Michael Barone

It's not just Republicans who are unhappy with Obamacare. Labor union leaders have been complaining too.

In July, the presidents of the Teamsters, United Food Commercial Workers union and UNITE-HERE (combined membership: 2.9 million) wrote a letter to congressional Democrats saying that Obamacare will "destroy the very health and well-being of our members along with millions of other working Americans."

"We have a problem," they concluded. "You need to fix it."

Forget for a moment that organized labor supported Obamacare. The union leaders have arguably legitimate complaints.

Obamacare does indeed create incentives for employers to reduce the workweek below 30 hours. It also discourages the high-benefit "Cadillac plans" that unions have negotiated -- and that are one thing they can promise workers in organization drives.

Obamacare taxes premiums on non-profit, multi-employer union plans that cover, for example, workers in multiple small restaurants. And the people in these plans won't be eligible for subsidies available to policyholders in for-profit insurers.

The union leaders were understandably ticked at the "huge accommodation for the employer community -- extending the statutorily mandated 'December 31, 2013' deadline for the employer mandate and penalties."

Like many other Americans, they are angry that President Obama refused to fulfill his constitutional duty to faithfully execute the law.

On a late Friday afternoon in September -- the same timing as the employer mandate delay in July -- the Obama administration denied the unions' request that workers with multi-employer health plans receive subsidies on the exchanges.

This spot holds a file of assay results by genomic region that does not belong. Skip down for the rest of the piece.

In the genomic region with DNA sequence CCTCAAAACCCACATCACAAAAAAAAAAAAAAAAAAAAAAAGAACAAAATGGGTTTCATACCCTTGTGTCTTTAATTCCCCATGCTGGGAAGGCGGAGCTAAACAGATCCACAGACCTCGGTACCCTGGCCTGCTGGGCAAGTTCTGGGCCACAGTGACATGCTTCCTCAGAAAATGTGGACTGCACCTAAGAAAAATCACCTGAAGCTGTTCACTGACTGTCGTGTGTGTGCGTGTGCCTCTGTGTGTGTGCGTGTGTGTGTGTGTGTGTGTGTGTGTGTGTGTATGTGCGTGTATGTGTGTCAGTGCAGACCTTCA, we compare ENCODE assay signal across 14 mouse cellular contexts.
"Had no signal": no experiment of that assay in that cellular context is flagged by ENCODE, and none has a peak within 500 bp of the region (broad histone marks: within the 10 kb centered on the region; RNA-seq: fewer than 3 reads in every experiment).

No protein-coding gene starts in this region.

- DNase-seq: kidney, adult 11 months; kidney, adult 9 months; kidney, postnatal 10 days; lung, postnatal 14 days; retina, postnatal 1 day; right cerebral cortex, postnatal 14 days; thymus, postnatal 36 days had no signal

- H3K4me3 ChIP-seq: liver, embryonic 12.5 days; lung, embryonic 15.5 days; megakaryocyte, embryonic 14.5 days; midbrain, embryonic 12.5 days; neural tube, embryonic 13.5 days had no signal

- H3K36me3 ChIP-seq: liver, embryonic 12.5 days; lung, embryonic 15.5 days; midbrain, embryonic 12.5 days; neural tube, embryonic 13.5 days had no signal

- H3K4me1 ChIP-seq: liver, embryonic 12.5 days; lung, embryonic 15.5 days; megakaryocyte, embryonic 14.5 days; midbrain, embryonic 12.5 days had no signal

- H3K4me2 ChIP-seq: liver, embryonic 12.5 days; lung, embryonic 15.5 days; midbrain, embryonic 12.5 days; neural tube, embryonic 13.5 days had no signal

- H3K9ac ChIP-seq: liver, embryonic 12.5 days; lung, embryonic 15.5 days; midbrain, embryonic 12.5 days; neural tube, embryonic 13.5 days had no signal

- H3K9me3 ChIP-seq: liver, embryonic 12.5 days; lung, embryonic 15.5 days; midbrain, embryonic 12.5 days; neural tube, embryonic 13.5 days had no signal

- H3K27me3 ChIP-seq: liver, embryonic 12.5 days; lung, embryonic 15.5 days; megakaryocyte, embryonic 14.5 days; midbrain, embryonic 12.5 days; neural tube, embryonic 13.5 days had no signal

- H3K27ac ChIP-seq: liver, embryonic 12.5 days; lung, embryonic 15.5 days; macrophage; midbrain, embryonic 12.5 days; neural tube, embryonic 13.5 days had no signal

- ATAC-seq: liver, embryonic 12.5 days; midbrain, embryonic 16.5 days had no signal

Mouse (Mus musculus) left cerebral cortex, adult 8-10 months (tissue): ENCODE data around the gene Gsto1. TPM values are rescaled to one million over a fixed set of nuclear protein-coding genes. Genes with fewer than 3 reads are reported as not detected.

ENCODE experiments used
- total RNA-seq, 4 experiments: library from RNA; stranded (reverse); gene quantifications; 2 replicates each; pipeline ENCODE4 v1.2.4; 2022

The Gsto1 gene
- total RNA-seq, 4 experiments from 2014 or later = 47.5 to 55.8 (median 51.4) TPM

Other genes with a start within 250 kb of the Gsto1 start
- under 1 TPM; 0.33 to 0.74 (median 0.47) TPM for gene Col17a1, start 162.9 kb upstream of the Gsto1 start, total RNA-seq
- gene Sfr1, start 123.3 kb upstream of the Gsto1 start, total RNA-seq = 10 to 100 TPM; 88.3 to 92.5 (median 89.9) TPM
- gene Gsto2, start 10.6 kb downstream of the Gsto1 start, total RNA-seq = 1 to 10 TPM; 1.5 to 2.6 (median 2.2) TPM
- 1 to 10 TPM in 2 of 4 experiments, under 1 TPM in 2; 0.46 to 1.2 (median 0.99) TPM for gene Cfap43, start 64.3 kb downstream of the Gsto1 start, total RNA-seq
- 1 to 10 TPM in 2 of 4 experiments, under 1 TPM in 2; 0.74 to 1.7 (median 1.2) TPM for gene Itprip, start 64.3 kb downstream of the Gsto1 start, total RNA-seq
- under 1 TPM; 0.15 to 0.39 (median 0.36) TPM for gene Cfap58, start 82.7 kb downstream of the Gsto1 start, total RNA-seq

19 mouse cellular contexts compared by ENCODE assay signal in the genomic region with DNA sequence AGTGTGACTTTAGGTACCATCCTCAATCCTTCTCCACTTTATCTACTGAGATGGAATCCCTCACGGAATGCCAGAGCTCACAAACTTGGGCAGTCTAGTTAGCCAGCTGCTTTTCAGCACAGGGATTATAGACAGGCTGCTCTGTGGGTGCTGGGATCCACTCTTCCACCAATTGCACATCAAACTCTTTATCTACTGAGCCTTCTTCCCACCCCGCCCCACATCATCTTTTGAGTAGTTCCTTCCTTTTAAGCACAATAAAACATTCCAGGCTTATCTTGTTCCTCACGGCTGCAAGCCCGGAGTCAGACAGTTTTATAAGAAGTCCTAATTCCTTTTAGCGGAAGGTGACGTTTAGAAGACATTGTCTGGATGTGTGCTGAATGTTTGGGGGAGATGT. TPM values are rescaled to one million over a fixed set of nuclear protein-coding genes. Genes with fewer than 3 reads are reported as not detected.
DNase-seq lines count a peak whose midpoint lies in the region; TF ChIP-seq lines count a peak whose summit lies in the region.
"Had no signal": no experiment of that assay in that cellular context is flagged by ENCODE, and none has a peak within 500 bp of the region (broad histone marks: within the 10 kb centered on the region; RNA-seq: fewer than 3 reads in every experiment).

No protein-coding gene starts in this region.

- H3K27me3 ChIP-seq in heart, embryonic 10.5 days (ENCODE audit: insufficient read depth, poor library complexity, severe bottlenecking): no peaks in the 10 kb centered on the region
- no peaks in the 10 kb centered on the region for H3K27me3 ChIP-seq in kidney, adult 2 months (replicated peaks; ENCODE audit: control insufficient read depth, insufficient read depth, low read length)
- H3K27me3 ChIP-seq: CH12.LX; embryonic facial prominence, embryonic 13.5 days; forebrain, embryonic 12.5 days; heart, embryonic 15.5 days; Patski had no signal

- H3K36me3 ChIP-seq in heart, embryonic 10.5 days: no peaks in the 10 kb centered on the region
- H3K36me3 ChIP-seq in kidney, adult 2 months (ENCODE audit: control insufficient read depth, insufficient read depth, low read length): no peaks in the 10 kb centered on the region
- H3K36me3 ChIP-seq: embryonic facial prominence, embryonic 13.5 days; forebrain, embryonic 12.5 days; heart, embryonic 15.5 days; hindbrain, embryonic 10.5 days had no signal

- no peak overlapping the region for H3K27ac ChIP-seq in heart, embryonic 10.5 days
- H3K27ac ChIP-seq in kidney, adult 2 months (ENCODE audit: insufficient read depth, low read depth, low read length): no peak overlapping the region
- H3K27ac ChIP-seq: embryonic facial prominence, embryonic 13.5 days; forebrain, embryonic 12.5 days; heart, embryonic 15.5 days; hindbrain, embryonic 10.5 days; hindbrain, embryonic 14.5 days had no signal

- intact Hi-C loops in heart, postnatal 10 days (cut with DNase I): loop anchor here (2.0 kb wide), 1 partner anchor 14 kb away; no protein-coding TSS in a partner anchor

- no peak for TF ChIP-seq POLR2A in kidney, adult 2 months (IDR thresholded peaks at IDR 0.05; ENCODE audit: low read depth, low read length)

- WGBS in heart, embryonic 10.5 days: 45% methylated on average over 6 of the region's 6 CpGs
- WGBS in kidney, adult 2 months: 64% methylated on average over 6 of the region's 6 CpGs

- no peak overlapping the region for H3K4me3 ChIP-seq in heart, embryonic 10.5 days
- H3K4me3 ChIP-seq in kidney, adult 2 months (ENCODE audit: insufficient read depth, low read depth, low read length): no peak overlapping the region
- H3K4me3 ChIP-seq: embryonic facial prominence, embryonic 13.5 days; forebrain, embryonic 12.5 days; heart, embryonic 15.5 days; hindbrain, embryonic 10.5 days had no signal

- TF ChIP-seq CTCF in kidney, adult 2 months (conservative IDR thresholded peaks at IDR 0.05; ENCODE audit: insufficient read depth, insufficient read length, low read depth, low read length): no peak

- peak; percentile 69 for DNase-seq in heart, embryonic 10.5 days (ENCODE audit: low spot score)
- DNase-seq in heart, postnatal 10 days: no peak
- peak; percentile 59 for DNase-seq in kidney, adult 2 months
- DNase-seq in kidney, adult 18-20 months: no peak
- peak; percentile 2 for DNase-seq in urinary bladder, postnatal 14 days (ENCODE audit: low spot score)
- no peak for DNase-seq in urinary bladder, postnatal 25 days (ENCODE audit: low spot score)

To which Terry O'Sullivan, president of the Laborers International Union, said he wanted the law "fixed, fixed, fixed" and, if not, "then I believe it needs to be repealed."

Consistent opponents of Obamacare might take satisfaction from these complaints. And they might observe that the unions backed legislation that tends to encourage union members to drop union plans and to prevent unions from attracting new members by promising Cadillac plans. They got what they deserved.

I take a somewhat different view. Over many decades, union leaders have supported legislation that extends to non-members benefits unions have secured for members.

They have consistently supported higher minimum wages -- arguably because they bump up (already higher) union wages -- ignoring the strong evidence that higher minimums reduce low-skill employment.


Michael Barone

Michael Barone, senior political analyst for The Washington Examiner (www.washingtonexaminer.com), is a resident fellow at the American Enterprise Institute, a Fox News Channel contributor and a co-author of The Almanac of American Politics. To find out more about Michael Barone, and read features by other Creators Syndicate writers and cartoonists, visit the Creators Syndicate Web page at www.creators.com. COPYRIGHT 2011 THE WASHINGTON EXAMINER. DISTRIBUTED BY CREATORS.COM